COLUMBUS, Ohio, Feb 07, 2004 (United Press International via COMTEX) -- Ohio State University research suggests short bouts of stress increase one's skin's ability to fight infections and heal minor wounds.
The immune response of rats and mice exposed to acute stress -- about two hours of restraint -- was two to four times higher compared with non-stressed animals, according to study leader Firdaus Dhabhar, an OSU associate professor of oral biology and molecular virology, immunology and medical genetics.
The animals' skin was treated with chemical or protein antigens -- an antigen is any substance that the immune system reacts to by producing cells and antibodies -- immediately after the stressful event.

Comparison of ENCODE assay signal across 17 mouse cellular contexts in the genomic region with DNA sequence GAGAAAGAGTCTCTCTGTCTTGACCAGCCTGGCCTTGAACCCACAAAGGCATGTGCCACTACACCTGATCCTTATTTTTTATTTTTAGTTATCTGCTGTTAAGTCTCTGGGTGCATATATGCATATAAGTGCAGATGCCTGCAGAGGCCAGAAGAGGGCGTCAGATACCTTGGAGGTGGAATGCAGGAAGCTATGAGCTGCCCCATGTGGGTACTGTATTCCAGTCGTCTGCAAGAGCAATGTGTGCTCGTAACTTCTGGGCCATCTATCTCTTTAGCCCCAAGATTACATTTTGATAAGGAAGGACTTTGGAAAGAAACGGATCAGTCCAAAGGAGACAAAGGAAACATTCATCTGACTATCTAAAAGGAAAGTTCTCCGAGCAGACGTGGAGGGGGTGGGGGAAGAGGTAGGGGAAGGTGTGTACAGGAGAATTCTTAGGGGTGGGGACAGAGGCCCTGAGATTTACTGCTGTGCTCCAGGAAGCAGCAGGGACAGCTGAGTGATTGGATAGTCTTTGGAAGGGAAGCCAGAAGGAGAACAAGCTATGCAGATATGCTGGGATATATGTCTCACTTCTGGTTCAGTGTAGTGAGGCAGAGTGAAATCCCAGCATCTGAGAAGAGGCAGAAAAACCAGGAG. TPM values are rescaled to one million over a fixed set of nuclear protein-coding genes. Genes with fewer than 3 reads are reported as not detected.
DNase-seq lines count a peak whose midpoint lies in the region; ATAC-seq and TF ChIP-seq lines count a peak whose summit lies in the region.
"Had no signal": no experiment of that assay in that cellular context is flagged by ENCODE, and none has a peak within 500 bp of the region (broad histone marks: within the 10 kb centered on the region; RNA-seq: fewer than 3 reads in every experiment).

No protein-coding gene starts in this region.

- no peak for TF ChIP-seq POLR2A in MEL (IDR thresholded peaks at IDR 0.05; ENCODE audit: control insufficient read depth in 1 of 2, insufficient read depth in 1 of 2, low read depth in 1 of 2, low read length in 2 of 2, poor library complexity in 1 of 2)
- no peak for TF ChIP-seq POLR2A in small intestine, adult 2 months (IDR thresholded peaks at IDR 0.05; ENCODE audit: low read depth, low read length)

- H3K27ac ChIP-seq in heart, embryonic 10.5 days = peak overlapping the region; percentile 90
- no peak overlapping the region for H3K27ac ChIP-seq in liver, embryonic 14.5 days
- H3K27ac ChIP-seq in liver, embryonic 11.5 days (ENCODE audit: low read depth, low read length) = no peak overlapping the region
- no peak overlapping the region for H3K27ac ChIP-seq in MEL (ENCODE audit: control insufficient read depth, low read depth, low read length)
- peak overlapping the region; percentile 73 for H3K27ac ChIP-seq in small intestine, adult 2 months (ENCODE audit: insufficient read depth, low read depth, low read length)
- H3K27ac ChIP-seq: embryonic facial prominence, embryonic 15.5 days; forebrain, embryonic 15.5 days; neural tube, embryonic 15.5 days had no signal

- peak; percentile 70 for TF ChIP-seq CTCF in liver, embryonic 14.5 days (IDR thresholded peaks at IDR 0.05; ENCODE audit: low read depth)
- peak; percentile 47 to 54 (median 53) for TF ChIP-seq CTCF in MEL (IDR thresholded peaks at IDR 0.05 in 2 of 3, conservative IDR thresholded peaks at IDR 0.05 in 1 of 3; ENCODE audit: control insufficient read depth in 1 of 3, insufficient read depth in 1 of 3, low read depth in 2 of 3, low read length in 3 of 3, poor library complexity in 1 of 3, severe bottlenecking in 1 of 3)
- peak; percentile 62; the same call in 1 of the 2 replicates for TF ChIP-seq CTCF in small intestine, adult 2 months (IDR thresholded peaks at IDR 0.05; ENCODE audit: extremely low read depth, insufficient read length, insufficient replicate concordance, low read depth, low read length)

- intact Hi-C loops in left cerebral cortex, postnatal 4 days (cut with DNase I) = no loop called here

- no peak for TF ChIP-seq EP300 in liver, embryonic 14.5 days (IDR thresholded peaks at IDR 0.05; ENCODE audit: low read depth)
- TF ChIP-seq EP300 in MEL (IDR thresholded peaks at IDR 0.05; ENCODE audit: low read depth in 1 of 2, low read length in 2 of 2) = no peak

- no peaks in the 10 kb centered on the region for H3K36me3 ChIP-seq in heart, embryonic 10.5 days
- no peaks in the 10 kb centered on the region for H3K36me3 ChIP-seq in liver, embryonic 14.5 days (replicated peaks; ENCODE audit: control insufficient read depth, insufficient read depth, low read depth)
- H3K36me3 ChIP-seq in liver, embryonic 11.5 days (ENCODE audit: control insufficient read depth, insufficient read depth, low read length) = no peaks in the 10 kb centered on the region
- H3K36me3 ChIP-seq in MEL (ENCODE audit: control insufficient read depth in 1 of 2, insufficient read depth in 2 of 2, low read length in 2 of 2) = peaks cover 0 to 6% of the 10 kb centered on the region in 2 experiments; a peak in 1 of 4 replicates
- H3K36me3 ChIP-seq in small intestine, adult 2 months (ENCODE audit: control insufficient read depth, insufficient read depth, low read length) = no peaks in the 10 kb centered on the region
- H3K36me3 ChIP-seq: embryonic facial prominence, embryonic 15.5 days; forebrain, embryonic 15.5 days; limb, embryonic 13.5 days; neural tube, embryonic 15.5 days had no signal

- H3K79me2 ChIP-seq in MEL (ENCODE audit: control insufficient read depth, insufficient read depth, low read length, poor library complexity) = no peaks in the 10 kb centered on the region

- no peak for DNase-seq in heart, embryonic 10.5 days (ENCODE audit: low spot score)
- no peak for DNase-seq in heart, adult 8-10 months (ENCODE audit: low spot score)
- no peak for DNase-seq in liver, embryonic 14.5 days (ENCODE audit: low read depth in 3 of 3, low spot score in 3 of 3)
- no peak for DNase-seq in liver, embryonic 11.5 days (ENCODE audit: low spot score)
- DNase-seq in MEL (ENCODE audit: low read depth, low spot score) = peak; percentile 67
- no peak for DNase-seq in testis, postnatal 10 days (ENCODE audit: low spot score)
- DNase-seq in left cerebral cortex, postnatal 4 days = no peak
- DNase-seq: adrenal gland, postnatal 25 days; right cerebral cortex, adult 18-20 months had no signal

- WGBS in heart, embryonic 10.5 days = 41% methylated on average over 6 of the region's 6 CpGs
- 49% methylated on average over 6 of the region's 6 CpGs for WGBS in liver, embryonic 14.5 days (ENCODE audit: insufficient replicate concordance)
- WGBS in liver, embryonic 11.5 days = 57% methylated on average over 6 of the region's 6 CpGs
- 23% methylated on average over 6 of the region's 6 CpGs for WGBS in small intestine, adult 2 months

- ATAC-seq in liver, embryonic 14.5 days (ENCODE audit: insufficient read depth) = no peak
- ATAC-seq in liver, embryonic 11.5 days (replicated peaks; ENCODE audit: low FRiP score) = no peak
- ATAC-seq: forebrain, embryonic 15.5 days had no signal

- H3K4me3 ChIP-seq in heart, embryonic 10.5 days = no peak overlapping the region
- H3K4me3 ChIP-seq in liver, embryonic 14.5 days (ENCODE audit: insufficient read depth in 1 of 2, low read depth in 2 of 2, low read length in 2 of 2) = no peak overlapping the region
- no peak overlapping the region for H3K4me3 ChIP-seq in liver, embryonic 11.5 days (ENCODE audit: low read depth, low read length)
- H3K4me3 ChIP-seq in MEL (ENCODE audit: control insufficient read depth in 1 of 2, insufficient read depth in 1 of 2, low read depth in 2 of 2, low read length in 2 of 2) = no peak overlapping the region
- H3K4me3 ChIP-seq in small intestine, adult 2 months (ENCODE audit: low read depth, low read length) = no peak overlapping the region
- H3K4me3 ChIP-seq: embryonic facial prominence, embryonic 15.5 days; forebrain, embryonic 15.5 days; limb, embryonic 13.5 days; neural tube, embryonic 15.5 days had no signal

Stress plus exposure to the antigen triggered an immune response that remained strong for weeks to several months later, when the animals were re-exposed to the irritant without further restraint.
Dhabhar is to present his research on the effects of acute stress on skin immunity during next week in Washington during the annual meeting of the American Academy of Dermatology.
Copyright 2004 by United Press International.